Consumers have limited options in Pennsylvania right now when it comes to getting booze, as the state-run Liquor Control Board runs all the stores selling liquor, wine and beer. But new proposal could be close to passing in the legislature that would shake things up a bit and offer more options for shoppers.
One proposal to privatize the state liquor system wasn’t going so well, so a new plan with a few compromises in place could be the way to go, says the Tribune-Review.
Under the proposal, the LCB would still operate state stores, and be the only ones selling liquor, but beer distributors could pay $50,000 for a beer and wine license. Wholesale wine licenses would go for $100 million.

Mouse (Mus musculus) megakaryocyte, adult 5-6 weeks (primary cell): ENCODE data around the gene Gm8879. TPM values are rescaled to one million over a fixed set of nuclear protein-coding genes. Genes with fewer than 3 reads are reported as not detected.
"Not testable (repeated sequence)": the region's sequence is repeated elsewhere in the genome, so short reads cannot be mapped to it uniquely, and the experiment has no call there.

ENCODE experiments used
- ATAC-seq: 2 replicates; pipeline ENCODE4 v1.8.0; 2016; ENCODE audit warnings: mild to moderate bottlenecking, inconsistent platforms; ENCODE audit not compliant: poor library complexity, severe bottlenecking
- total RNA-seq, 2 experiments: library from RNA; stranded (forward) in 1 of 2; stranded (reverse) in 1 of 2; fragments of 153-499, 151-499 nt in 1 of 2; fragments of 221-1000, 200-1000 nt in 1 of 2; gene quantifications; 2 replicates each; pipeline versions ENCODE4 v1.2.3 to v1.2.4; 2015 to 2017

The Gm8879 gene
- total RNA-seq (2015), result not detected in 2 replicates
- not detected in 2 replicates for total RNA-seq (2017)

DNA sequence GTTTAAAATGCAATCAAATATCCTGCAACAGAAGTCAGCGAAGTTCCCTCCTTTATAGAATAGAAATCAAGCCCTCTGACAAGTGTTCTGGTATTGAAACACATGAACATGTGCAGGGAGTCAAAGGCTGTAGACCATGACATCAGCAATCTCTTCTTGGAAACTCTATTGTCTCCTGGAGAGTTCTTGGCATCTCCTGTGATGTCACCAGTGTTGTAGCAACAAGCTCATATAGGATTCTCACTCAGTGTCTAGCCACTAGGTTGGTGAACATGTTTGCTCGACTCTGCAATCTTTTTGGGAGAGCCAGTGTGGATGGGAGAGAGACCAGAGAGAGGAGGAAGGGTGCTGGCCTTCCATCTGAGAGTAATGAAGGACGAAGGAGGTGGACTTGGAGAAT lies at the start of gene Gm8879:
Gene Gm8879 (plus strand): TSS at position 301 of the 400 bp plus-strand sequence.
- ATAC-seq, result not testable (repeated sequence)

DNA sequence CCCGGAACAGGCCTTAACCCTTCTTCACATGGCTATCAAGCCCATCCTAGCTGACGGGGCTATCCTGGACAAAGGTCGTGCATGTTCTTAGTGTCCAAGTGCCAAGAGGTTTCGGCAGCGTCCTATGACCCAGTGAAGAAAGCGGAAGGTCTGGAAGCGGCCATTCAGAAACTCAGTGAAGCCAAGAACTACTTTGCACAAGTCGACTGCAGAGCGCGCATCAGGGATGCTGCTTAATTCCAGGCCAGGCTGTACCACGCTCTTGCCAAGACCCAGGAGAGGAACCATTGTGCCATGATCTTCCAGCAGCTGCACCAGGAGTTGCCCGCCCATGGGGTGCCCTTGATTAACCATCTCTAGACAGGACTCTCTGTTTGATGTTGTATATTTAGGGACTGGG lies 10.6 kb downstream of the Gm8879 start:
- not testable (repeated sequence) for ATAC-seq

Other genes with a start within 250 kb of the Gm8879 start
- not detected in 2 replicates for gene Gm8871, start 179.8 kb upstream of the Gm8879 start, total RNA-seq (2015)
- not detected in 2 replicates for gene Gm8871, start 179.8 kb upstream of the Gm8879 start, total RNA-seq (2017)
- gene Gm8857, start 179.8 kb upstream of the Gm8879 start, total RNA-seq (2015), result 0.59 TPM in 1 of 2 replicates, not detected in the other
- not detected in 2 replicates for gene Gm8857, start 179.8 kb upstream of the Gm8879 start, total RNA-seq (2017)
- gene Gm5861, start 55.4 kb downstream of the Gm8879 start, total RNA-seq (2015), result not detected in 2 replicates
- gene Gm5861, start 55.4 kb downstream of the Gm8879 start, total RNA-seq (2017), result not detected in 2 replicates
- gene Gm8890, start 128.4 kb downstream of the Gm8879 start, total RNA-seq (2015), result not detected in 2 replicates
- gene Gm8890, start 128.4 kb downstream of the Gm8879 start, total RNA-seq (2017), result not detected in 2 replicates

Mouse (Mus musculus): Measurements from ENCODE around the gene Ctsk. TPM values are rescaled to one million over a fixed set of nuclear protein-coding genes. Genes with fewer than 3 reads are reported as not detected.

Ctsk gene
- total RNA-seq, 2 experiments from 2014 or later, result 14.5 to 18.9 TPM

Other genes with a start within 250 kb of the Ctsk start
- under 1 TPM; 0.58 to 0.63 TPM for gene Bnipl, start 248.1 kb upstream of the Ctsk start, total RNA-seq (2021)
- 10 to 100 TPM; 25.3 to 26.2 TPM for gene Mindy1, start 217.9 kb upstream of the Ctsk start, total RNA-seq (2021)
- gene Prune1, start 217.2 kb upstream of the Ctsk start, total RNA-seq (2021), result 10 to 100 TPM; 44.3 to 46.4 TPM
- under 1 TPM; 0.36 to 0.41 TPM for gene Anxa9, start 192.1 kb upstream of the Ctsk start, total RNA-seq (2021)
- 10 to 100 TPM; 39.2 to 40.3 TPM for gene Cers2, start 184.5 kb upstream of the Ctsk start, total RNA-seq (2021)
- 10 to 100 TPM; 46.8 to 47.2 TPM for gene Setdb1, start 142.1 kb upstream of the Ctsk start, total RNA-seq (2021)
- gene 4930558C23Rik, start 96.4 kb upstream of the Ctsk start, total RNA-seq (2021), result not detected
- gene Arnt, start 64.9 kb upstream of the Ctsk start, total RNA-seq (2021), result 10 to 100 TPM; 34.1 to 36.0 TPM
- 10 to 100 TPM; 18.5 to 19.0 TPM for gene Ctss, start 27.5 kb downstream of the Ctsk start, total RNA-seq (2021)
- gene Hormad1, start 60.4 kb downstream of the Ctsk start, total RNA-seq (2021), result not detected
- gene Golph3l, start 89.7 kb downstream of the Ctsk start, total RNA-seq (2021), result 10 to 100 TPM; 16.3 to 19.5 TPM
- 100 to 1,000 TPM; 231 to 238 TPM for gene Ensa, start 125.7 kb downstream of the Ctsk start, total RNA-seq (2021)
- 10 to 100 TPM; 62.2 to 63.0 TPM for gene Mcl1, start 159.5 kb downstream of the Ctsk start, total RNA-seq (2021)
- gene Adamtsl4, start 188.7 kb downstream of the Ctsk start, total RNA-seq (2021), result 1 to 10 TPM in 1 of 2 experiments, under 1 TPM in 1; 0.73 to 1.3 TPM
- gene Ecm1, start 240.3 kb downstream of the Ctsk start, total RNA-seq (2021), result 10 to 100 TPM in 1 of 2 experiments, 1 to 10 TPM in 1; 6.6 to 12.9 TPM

That would open up the playing field for stores to compete with the LCB, competing
Pennsylvania House Majority Leader Mike Turzai, R-Bradford Woods says he knows the state store system is not a good one.
“This is a huge step for Pennsylvania consumers,” Turzai said. “Time and time again, the Pennsylvania Liquor Control Board has proven how antiquated and out of touch the current system is — Pennsylvanians understand this and want change. The time has come to get government out of the alcohol business.”
*Thanks to Consumerist reader Matt for the heads up!
New liquor system proposed in Pennsylvania House [Tribune-Review]